Having a good grasp on incubation is very helpful when making mold type ferments like tempeh and koji, or for reproducing your own spores for future use. Putting together a simple incubator doesn’t require much more than what you probably already have lying around the house.
In some regions of the world your home environment, as is, could be naturally suited for making a specific product, from hams hung in the mounts in Spain to beans wrapped in banana leafs in Indonesia to make tempeh cakes.
Here in the north east, in Pennsylvania, especially as I write this in December, we have to create our own tiny microclimate.
The concept of incubating, or growing mold, is second nature to all of us as our forgetful human nature makes us great at it. Assuming we have a food source to provide nutrients, the two factors we’re looking for is moisture and heat. The temperature generally affects the rate of growth, while different temperatures can have nuance affect on the prevalent microbes. The primary concern is a vessel that holds humidity.
The first incubator I was ever introduced to was a plastic clamshell container with fresh strawberries by a seventh grade science teacher used to teach us about mold. The second was an old broken refrigerator outside of Sandor Katz’s house that he lugged inside and put a lightblub in for warmth, which was my first ever experience in making tempeh. So it can be that easy.
Here what we’ve been doing for years with minimal gadgetry. It works great and I’ve never felt the need to improve on it.
A Low-Fi Cooler Method
After trying out every incubating technique I could, (my fridge experience ended in a gnarly fly infestation) I settled on using a regular good old Igloo cooler, which come in enough sizes for anyone to customize their experience. I’ve accumulated a bunch of shapes and sizes over the years, so either whatever you have or whatever you prefer. I suppose you’ll want to match the size of your cooler with the size of your ambition.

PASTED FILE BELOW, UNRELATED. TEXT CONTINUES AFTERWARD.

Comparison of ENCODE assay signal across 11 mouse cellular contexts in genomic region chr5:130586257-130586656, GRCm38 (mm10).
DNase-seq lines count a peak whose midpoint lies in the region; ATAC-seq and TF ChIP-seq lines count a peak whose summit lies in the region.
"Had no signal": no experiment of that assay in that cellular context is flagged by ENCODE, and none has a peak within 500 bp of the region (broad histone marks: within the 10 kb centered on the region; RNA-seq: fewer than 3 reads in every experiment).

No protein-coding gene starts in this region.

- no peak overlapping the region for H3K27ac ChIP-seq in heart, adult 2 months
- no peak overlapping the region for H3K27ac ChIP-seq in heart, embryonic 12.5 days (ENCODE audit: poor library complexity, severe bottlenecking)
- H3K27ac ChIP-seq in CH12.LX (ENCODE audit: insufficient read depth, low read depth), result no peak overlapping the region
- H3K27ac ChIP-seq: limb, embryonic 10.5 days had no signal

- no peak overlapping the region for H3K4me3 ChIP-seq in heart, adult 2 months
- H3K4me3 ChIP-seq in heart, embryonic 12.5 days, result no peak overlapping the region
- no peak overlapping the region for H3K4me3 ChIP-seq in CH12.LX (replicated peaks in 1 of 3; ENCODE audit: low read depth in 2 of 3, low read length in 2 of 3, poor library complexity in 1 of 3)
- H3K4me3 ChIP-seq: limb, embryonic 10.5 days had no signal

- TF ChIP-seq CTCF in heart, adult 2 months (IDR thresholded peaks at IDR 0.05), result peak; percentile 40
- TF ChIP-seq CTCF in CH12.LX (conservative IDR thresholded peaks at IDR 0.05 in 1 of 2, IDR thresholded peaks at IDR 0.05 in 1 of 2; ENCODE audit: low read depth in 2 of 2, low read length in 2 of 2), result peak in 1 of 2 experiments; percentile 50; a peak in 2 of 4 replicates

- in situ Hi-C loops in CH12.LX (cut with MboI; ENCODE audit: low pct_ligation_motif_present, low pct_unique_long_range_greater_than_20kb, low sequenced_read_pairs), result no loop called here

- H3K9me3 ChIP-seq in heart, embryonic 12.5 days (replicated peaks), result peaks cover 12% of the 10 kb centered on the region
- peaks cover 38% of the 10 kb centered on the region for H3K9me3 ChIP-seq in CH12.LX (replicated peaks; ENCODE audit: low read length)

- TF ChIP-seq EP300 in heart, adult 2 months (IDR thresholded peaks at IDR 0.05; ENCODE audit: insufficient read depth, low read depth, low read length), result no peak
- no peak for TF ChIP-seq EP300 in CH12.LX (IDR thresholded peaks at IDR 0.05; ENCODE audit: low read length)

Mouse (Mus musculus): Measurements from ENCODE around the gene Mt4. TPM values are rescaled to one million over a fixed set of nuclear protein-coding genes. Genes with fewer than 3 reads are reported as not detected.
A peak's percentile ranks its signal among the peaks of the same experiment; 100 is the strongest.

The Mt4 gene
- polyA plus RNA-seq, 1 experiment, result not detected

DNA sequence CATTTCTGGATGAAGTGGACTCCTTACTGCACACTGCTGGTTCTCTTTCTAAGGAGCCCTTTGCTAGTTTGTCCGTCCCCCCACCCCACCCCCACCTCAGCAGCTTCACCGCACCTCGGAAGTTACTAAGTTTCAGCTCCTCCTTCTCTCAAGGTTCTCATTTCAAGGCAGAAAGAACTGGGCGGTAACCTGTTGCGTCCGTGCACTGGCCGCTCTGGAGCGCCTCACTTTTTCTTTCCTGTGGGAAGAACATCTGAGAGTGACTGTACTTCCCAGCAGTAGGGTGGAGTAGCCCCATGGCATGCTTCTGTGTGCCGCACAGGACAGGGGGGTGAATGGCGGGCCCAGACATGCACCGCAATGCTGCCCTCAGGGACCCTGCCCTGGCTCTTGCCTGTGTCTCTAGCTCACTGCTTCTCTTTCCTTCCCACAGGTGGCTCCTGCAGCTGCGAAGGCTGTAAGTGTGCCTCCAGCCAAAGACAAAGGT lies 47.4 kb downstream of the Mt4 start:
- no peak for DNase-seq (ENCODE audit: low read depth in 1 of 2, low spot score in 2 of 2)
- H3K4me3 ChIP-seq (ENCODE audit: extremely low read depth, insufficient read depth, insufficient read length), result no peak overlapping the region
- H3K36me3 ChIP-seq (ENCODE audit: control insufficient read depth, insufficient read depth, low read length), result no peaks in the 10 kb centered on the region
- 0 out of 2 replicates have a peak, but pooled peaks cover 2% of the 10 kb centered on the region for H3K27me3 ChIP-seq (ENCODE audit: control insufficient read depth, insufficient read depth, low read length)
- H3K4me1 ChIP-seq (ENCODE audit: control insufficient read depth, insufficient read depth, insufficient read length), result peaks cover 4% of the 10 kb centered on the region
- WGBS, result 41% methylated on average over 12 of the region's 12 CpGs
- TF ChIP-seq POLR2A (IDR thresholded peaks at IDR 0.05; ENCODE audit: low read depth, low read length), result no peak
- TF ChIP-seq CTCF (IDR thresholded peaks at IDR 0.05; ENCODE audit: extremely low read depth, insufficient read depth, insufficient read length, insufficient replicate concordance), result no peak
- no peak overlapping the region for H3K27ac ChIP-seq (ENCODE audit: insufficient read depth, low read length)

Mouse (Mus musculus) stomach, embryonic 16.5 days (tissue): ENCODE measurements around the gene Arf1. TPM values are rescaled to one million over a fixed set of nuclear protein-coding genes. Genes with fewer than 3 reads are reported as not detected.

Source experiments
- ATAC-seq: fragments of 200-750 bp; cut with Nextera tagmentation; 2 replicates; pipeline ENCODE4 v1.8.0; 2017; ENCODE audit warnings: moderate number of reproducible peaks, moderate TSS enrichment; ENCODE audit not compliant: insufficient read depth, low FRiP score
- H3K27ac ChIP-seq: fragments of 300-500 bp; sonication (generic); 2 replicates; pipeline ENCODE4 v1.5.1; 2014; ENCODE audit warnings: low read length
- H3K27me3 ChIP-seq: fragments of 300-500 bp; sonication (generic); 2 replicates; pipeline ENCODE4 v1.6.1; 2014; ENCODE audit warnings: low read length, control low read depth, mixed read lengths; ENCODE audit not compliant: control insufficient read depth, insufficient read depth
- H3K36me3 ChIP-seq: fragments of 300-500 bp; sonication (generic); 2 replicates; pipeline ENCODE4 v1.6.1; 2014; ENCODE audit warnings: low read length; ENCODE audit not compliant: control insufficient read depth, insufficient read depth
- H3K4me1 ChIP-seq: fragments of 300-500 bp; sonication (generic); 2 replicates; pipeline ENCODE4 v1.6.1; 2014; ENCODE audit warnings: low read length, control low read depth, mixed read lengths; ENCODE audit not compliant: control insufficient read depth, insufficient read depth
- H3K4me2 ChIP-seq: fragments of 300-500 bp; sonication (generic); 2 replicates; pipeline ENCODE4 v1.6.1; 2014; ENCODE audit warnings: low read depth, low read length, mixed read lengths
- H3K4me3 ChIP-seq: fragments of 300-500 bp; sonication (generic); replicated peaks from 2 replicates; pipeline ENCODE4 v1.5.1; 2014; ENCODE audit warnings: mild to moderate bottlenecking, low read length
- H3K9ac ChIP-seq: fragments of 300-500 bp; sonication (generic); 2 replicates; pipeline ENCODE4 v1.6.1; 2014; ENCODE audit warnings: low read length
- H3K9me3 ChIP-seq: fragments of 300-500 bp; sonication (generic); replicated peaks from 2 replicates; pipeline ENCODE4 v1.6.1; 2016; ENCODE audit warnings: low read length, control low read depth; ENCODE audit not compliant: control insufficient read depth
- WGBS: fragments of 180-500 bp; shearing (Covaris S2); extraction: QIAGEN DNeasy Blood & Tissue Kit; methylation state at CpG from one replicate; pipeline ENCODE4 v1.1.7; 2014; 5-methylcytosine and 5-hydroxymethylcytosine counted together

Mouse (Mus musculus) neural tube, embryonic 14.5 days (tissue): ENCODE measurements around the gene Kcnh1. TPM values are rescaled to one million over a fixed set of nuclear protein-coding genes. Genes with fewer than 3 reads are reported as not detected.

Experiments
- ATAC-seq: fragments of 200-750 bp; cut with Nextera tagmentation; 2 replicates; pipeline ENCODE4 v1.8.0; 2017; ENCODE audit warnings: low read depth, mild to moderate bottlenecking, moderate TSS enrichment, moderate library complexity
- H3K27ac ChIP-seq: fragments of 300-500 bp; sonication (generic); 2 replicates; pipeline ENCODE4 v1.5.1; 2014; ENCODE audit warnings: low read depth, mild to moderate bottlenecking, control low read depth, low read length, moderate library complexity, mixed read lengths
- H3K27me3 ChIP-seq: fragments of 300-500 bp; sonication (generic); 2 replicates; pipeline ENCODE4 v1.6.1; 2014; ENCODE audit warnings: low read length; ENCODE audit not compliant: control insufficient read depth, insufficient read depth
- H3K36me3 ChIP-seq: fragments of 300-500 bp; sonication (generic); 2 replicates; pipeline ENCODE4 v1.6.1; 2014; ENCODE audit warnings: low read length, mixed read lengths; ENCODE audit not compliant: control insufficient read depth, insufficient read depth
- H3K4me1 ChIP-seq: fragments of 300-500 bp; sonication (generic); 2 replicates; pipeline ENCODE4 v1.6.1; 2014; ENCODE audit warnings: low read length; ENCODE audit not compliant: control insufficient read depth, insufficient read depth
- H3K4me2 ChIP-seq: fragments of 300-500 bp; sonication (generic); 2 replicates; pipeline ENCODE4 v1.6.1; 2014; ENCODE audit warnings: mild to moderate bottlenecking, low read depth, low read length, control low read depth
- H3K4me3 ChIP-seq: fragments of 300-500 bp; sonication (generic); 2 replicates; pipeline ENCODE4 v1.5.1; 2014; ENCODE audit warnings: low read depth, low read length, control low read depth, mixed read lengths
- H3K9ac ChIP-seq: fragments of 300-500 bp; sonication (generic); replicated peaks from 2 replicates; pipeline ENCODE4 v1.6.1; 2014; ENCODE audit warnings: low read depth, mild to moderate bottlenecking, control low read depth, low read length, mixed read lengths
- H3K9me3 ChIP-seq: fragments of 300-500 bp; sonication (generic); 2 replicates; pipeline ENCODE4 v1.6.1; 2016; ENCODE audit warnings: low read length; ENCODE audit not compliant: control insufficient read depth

After a quick cleaning I’ll make a pot of very hot water and dump it in the cooler and close the lid as I prepare whatever ferment I’m about to incubate. What we’re doing here is essentially preheating the incubation environment so it’s warmed up when we start incubating. Once it’s time to load in I’ll dump out the resting water.
Without any fancy technology we’ll be dealing with some fluctuations in humidity and temperature but that’s okay. If you think about it the natural environments these molds were originally cultivated in had its own fluctuations. If the humidity dips then the mold culture may dry out but probably not to any consequence as long as you’re keeping an eye on it. Temperature drop will slow it down but same thing, no big deal.
At the point once the cooler is loaded up with inoculated goods boil some water into a mason jar or two. If the space is tight I’ll wrap some kitchen towels around it to avoid cooking any spores. I put it in without a lid at first and this does great for kicking off the humidity, while lifting the temperature.
Typically I’ll reboil the water every morning and every evening if it seems necessary. Sometimes it’s not and this will depend on the holding ability of the cooler your using, the season, and the weather.
Basically the environment we’re aiming for, without any fancy measurement tools, is warm and gooey, tropical-like. Feel it with your hand and ask yourself if mold would be happy in there. That’s the ticket.
Though I’ve never had any major problems be cautious of too much humidity, as it can make for a sloppy incubating medium. Lifting the lid and taking a peak once of twice a day could be advantageous. If there’s a lot of condensation building on the interior it may be due to air out for a few minutes. I like to leave the cooler lid ajar for a moment or two to allow for some airflow while incubating.
One optional technological modification
Certainly there are more precise ways to accomplish incubating too. My favorite tool for temperature regulation is a handy temperature controller. It’s probably the fanciest piece of technology I allow myself to use for ferments and it’s something I fully endorse for its versatility. I picked up a simple lamp from the thrift store and use its light as a heat source. When attached to the temperature controller it will turn on when the temperature goes below a preset number and turn off a few ticks above. With this helpful tool I really don’t have to do any maintenance during incubation. Here’s a nice affordable one.